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Do you feel burned out and brain dead after a full day of writing?
Heavy writing days used to exhaust me. My brain felt like mush. I could barely talk. Exercise was out of the question. All I wanted to do is sit in front of the television and force my brain to stop thinking.
You’ve probably had days like that, too.
I’ve learned some great time (and sanity saving) writing hacks over the years. And I no longer feel like my brain is going to explode at the end of the day.
But yeah, these tips are a little weird.
Here are five of my favorites:
Chart your writing rhythms
Your writing brain doesn’t click along at peak capacity 24/7. To leverage this hack, simply notice when your brain is on and your creative juices are flowing. For me, I can write a 500 word blog draft in about 15 minutes between 7-10am. Between 3-5pm, I’ll stare slack-jawed at my laptop and check Facebook every few minutes.
Chart your own writing rhythms and notice the patterns. Then, give yourself permission to write only during your peak times. Yes, you will feel guilty if you’re not writing during your “off” times, but get over it. Let the process work.
Limit your writing time
Are you used to long, ultra marathon-like stretches of writing? You may get a lot done during a 10 hour write-a-thon, but it often has a heavy cost. Instead, break your writing time into 25-minute chunks. This technique, called the Pomodoro Technique, forces you to focus 100% on a task for less than 30 minutes. At the end of the 30 minutes, you’d take a short break and let your brain rest. Chris Winfield discusses his success with the Pomodoro Technique here.
Some people worry that 25 minutes isn’t enough time and they’d feel rushed. For me, it’s the exact opposite. I love to see how much writing I can accomplish in a 25 minute block of time. Plus, the Pomodoro Technique is a great way to complete tasks you don’t enjoy doing. It’s much easier to keep up with your bookkeeping when you know you only have to do it for 25 minutes.
The five minute brainstorm technique
Do you feel like your first drafts are all over the place without a cohesive flow? Spend five minutes outlining some quick notes before you start writing. You don’t have to create a full-fledged outline. Just let your mind wander and see what comes up. This hack seems to rearrange things in my brain and makes the actual writing process easier.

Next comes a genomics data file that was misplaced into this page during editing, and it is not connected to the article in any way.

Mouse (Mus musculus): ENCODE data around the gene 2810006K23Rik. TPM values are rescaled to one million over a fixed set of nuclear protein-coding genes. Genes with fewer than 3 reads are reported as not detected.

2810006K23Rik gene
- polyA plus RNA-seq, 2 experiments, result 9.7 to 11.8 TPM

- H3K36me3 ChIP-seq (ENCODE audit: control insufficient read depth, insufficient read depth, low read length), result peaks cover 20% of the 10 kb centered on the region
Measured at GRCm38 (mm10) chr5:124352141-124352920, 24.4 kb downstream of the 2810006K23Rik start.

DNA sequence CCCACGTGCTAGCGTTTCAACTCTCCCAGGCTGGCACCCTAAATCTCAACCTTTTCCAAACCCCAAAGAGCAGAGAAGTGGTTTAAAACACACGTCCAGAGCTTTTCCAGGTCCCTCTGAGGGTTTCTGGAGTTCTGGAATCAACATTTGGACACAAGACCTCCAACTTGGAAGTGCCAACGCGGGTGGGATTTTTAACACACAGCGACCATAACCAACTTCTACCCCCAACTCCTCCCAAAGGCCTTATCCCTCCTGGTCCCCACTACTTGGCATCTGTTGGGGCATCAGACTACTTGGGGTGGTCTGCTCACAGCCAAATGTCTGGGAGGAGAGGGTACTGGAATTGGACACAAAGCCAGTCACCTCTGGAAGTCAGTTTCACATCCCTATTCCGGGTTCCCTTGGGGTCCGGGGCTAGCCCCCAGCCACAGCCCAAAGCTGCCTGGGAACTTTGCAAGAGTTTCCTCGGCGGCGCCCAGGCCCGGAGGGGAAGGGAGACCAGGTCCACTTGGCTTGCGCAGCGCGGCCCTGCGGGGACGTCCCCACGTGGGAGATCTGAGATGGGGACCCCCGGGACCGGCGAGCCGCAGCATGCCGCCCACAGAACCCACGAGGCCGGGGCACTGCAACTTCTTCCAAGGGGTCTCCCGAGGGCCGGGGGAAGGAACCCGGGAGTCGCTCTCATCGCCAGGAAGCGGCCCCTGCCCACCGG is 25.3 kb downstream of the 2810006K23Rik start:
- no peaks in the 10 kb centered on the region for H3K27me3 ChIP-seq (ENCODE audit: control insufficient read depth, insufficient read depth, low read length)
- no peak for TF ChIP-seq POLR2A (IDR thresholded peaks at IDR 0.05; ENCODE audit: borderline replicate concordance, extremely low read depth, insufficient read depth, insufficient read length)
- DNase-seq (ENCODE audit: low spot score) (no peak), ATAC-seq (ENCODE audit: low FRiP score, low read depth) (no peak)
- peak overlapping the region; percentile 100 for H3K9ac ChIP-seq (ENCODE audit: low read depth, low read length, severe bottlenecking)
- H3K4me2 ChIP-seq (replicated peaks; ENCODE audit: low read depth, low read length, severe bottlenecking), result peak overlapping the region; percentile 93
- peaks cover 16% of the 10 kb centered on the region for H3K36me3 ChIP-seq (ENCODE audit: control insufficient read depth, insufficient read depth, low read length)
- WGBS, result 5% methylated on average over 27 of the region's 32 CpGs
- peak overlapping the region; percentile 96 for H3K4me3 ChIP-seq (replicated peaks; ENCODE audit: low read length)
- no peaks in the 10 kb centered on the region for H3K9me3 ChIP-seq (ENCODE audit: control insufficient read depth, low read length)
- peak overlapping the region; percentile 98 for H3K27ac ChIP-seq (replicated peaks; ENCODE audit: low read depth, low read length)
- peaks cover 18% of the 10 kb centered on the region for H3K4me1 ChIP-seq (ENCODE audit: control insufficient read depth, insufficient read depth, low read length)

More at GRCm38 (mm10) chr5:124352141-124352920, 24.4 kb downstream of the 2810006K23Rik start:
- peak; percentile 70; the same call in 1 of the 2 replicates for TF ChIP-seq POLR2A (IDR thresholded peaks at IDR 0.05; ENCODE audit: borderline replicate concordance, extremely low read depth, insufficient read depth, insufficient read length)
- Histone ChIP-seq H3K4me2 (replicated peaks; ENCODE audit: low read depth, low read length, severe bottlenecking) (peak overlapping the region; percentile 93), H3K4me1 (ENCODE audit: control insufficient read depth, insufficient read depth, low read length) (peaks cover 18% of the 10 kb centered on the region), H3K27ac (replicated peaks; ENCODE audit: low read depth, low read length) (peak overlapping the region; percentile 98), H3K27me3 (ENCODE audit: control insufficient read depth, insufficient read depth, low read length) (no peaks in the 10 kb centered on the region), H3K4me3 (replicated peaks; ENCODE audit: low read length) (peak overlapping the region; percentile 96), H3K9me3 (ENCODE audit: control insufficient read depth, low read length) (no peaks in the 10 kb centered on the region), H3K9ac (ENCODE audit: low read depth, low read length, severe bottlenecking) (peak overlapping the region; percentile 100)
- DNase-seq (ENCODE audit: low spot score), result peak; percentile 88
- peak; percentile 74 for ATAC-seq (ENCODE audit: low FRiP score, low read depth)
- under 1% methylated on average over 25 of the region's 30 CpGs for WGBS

Wear different hats. Literally.
Sometimes, I feel like two people live inside my brain. My inner writer is laid back, easy going and just wants to let things flow, man. My inner editor is much crankier–and she forces me to reexamine every word. Their constant fighting can make life…difficult.
If the two sides of you can’t get along, it’s time to separate the voices inside your head. Some writers wear one hat (like a baseball cap) when they’re writing and another (say, a cowboy hat) when they’re editing. You could even write at a Starbucks and edit at a Dunkin’ Donuts. The key is to physically do something that cues your brain into the right writing mode. It sounds like a cheesy solution, but it really does work. Try it and see.
The two minute trick
There are days when the writing muse isn’t with you, even when you’re writing during your peak time. You can’t think. You don’t feel like writing. You can feel the icy-cold beginnings of writer’s block seep into your brain.
Don’t pack in the keyboard! Instead, set a timer and force yourself to write for two minutes. At the end of two minutes, you can walk away if you choose. Or, you can keep going. Some days, you may close your laptop and know that you’ve done your best. And that’s OK. I often keep going past the two minute mark and write for an entire 25 minutes. There’s something about giving myself the permission to stop that loosens up my brain cobwebs.
What about you? What’s your favorite writing productivity hack (the weirder, the better!).